A masking material is retained on the inner side walls of the first groove, and a masking material is filled in the second groove. To be more concrete, the masking material is deposited on the entire surface of the semiconductor substrate, including the inner surface of the first and second grooves, to a thickness less than half the width of the first groove and yet greater than half the width of the second groove. The deposited masking film is anisotropically etched to eliminate substantially its thickness. In this condition, the bottom of the first groove is exposed, and the masking material is retained only on the inner side walls of the first groove. At this time, the second groove remains filled with the masking material. If the masking material is retained on the inner side walls of the first groove and in the second groove even after the subsequent formation of an impurity region, the masking material may include such insulating materials as SiO2, Si3 N4, Al2 O3, PSG, AsSG, and BSG. If the masking material is taken off from the first and second grooves after the subsequent formation of the impurity region, then the masking material may include not only the above-listed insulating materials but also polycrystalline silicon and amorphous silicon.
Thereafter, an impurity is introduced by thermal diffusion or ion implantation through the bottom of the first groove on the side walls of which the masking material is retained, thereby providing an impurity region. Isolation between the adjacent elements, and isolation between the different sections of the same elements are effected either by filling an isolating material in the first groove without removing the masking material, or by filling the isolating material in the first and second grooves after taking off the masking material from both grooves. When, however, the masking material is retaind in both grooves, the masking material should be an insulating material. SiO2, Si3 N4 and Al2 O3 may be used as isolating materials. Further, as need arises, it is possible to apply low-melting insulating materials such as PSG, AsSG and BSG, as isolating materials. The isolating material layer may contain partly a conductive material such as polycrystalline silicon or metal silicide. If an insulating film is formed to a thickness that does not stop up the first and second grooves by applying oxidation or nitriding to that portion of the semiconductor substrate surface which is exposed on the inner surface of the first and second grooves, then both grooves can be filled with a conductive material. If, in this case, a deposited conductive material is patterned and an insulating material is filled in the patterned segments, then said conductive material pattern can be utilized as an interconnection.
A semiconductor device-manufacturing method according to a first embodiment of this invention enables a deep first isolation between elements and also a second shallow isolation in an element with high precision in a state substantially flush with a semiconductor substrate surface. Therefore, the subject method assures the manufacture of a semiconductor device with high integration and significant reliability.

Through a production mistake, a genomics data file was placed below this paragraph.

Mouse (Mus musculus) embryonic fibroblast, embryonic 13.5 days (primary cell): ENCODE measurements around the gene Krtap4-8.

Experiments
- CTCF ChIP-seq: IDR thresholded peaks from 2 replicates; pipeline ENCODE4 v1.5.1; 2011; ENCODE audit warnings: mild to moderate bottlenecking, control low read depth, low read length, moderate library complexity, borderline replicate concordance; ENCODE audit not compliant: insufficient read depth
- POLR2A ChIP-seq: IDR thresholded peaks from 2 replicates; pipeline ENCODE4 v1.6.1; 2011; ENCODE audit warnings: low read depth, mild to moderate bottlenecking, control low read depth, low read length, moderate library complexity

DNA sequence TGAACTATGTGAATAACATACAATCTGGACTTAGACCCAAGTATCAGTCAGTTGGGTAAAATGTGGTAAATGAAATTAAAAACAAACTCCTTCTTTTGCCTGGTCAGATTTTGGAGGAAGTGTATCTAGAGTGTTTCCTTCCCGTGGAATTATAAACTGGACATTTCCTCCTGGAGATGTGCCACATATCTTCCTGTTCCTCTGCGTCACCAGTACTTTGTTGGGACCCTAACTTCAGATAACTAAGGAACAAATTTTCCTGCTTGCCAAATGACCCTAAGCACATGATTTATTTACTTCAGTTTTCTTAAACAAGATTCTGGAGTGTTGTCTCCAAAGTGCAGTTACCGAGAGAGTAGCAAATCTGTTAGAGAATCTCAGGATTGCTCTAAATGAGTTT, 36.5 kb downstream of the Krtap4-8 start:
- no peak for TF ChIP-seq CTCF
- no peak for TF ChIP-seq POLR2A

A semiconductor device-manufacturing method according to a second embodiment of this invention comprises the following steps. As in the first embodiment, a first groove is formed in an isolate region. A second groove, narrower than the first groove, is provided in that portion of the semiconductor substrate which is surrounded by said isolation region. A masking material is retained on the inner side walls of the first groove. A masking material fills the second groove.
Etching is done in that portion of the semiconductor substrate which is exposed on the bottom of the first groove, with inner side walls which are still covered with the masking material, thereby providing a third deep groove narrower than the first groove.
Now let it be assumed that the semiconductor substrate consists of a semiconductor layer of a first conductivity type, a semiconductor layer of a second conductivity type and a high concentration semiconductor region of a second conductivity typ interposed between said semiconductor layers of the first and second conductivity types. If, in this case, the bottom of the first groove is etched to the upper portion of the first conductivity type semiconductor layer, making it possible to isolate not only the second semiconductor layer but also the semiconductor region with every element. If needed, after the above-mentioned step, an impurity region may be formed by introducing an impurity through the bottom of the third groove into the semiconductor substrate by thermal diffusion or ion implantation.
Thereafter, isolations are formed between the adjacent elements or between the different sections of the same element either by inserting an isolating material in the third groove without removing the masking material from the first and second grooves or by removing the masking material from the first and second grooves and filling the first, second and third grooves with an isolating material.
Like the first embodiment, the above-mentioned semiconductor device manfacturing method according to a second embodiment of this invention assures the manufacture of a semiconductor device with high integration and significant reliability.
FIGS. 1A to 1E cross sectional views corresponding to the sequential steps of manufacturing an npn type bipolar transistor according to the conventional method;
FIG. 2 is a plan view of the transistor of FIG. 1E;
FIGS. 3A to 3F are cross sectional views corresponding to the sequential steps of manufacturing an npn type bipolar transistor by a method according to a first embodiment of this invention;
FIGS. 4A to 4F are cross sectional views corresponding to the sequential steps of manufacturing an npn type bipolar transistor by a metod according to the second embodiment of the invention;
FIG. 5 illustrates a drawback accompanying the npn type bipolar transistor embodying the invention which might arise if a certain modification is made; and